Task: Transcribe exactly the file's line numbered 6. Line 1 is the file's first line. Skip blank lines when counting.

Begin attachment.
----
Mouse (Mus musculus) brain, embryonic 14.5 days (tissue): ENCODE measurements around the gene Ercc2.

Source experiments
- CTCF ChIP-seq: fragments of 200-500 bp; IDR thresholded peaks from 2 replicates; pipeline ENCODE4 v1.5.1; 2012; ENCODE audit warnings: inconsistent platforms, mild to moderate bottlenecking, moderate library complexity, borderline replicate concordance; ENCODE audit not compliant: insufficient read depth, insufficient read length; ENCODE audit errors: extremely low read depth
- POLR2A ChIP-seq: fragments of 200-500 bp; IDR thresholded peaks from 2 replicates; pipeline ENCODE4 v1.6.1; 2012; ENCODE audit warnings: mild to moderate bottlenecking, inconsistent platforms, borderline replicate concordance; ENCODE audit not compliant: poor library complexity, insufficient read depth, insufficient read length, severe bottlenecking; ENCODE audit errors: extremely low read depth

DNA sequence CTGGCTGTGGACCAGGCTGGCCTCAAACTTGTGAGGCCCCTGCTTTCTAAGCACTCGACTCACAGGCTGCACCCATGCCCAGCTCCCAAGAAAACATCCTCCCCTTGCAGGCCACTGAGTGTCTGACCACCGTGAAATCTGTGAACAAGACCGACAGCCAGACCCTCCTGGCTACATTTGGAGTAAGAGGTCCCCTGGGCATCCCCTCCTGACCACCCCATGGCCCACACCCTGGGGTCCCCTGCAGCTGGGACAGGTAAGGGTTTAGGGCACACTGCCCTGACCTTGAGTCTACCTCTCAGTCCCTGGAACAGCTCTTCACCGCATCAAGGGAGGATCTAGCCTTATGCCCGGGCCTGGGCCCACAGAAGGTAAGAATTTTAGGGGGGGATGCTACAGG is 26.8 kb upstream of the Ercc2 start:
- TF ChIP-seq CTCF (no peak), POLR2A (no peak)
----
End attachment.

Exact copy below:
- TF ChIP-seq CTCF (no peak), POLR2A (no peak)